What we liked best:
- student-directed. The student takes responsibility to manage their time and complete assignments on schedule, but the curriculum offers straightforward schedule suggestions and practical advice on how to do this and why it's expected and important for high schoolers.
- it's deep thinking, and it's thorough! Perfect for college-bound students. The Honors track is excellent for students who plan to take a CLEP test.
- full of links to helpful websites, and the books are readily available, many of them online.
- listening to audiobooks, preparing by reading Cliffs notes, and marking up your copy of the book are not only allowed, but encouraged!
- I loved the approach of looking at the art and music and other cultural influences as a part of the literary study.
- non-consumable - I always like this feature!
What we weren't crazy about:
- this is not a good fit for my high schooler right now. He is studying some literature as a part of his other coursework, so this would be "doubling up" in a sense - and in a discipline (writing) that is not his forte. I think for a struggling or resistant writer, this might not be best - or that student would need a lot more time and assistance in getting the writing done.
- not that I consider this a negative feature, but I'm not going to lie - there is a time commitment involved here, so that should be taken into consideration for students who are slow readers or who already carry a heavy course load. Campbell suggests that somewhere between an hour and two hours per day should be budgeted for reading and responding to the literature. This is, of course, excellent preparation for a college-bound student, but may be overwhelming for a student who dislikes reading and writing, or who reads at a significantly slower pace.
Honestly, I would have LOVED to do this course when I was in high school! I would strongly recommend this curriculum for high school students that have a strong interest in literature or in writing. And I don't think any college-bound student could go wrong by learning thorough and thoughtful literary analysis using this course. Having had just a little taste of the course, I really am hoping to be able to use it with one of my younger students as they reach high school age! I think this would be very enjoyable (provided they co-operate, of course!) to do together, being able to discuss the literature and have them write about it on their own.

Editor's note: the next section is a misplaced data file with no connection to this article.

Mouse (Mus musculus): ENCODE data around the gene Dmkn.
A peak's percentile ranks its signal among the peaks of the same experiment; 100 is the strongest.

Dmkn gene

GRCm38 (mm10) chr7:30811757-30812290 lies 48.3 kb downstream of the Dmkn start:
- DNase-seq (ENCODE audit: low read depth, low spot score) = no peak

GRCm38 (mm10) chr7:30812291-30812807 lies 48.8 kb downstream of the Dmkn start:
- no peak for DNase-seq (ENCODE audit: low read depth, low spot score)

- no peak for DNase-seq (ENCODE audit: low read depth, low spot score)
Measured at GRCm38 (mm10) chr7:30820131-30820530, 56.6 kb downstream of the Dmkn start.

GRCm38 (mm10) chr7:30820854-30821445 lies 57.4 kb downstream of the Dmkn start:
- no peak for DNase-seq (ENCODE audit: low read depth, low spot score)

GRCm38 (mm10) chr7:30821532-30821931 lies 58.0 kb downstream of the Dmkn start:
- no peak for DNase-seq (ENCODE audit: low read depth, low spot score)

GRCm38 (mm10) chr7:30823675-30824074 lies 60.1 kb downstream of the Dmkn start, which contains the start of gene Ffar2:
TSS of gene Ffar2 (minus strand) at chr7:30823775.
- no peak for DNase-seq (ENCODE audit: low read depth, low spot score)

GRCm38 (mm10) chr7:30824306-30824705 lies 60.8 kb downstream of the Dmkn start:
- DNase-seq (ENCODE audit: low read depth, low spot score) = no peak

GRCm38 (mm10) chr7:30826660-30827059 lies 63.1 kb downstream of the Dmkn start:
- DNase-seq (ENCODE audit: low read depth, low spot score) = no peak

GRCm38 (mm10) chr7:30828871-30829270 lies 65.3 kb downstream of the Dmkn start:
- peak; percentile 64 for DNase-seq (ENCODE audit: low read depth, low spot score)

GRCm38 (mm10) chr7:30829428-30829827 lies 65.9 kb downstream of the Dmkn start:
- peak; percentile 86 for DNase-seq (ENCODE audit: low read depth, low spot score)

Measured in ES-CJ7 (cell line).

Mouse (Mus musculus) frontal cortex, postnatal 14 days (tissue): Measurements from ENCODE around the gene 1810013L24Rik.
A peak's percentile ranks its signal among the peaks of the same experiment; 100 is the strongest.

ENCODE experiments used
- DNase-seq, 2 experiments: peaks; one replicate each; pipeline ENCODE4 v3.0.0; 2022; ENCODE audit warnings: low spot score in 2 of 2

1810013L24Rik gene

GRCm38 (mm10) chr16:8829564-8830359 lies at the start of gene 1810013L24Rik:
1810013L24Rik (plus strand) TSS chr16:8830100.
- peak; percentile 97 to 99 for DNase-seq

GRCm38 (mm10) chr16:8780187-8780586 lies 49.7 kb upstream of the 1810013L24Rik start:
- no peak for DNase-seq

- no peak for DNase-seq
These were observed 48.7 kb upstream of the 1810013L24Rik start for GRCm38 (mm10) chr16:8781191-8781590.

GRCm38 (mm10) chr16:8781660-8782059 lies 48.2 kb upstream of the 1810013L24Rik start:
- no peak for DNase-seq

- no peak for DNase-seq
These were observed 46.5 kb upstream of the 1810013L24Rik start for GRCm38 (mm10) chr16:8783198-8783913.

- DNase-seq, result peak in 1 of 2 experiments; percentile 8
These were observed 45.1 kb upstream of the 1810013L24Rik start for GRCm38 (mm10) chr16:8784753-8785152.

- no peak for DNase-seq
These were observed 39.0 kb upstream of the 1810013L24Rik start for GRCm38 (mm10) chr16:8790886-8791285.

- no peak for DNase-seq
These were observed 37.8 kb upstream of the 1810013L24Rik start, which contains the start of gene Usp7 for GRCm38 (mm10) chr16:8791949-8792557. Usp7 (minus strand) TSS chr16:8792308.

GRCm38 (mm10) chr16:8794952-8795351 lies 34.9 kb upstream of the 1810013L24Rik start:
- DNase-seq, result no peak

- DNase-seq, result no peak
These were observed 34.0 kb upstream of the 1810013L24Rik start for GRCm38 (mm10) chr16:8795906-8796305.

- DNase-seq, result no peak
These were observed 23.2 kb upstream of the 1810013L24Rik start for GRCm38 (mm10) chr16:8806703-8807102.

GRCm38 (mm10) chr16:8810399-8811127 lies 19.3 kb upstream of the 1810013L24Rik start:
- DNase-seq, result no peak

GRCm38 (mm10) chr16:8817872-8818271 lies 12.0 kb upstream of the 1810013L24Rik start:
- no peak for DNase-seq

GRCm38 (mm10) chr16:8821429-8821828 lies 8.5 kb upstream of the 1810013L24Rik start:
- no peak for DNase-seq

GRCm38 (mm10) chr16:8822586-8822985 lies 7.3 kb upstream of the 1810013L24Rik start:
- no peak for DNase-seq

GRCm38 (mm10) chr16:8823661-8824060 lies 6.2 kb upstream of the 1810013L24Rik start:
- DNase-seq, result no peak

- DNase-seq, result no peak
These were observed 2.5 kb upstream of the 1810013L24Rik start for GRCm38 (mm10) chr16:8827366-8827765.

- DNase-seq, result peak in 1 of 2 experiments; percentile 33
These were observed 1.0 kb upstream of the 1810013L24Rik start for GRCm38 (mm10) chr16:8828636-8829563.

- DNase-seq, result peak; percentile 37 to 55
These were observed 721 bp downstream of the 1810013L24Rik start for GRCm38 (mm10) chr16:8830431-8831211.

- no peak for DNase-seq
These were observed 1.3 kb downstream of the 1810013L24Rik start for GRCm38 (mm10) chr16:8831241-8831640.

Want to try some of this excellence? Here's what you need to know:
Visit the Everyday Education website to learn more about the author, Janice Campbell, and to find out more about their products. The Excellence in Literature series is a complete literature curriculum for Grades 8-12. The first in the series is Introduction to Literature. The website also offers a free printable information sheet with the 5-year booklist.
The print book is available for $29 + $4.95 Priority Mail Shipping. The Ebook version can be purchased for $27 and provides instant access. It is designed to be printed double-sided and put in a 3-ring binder.
Visit the TOS Homeschool Crew Blog for more info and to read reviews from other Crew members.
Note: As part of the TOS Homeschool Crew, we were provided with an electronic copy of this course in exchange for our honest opinions.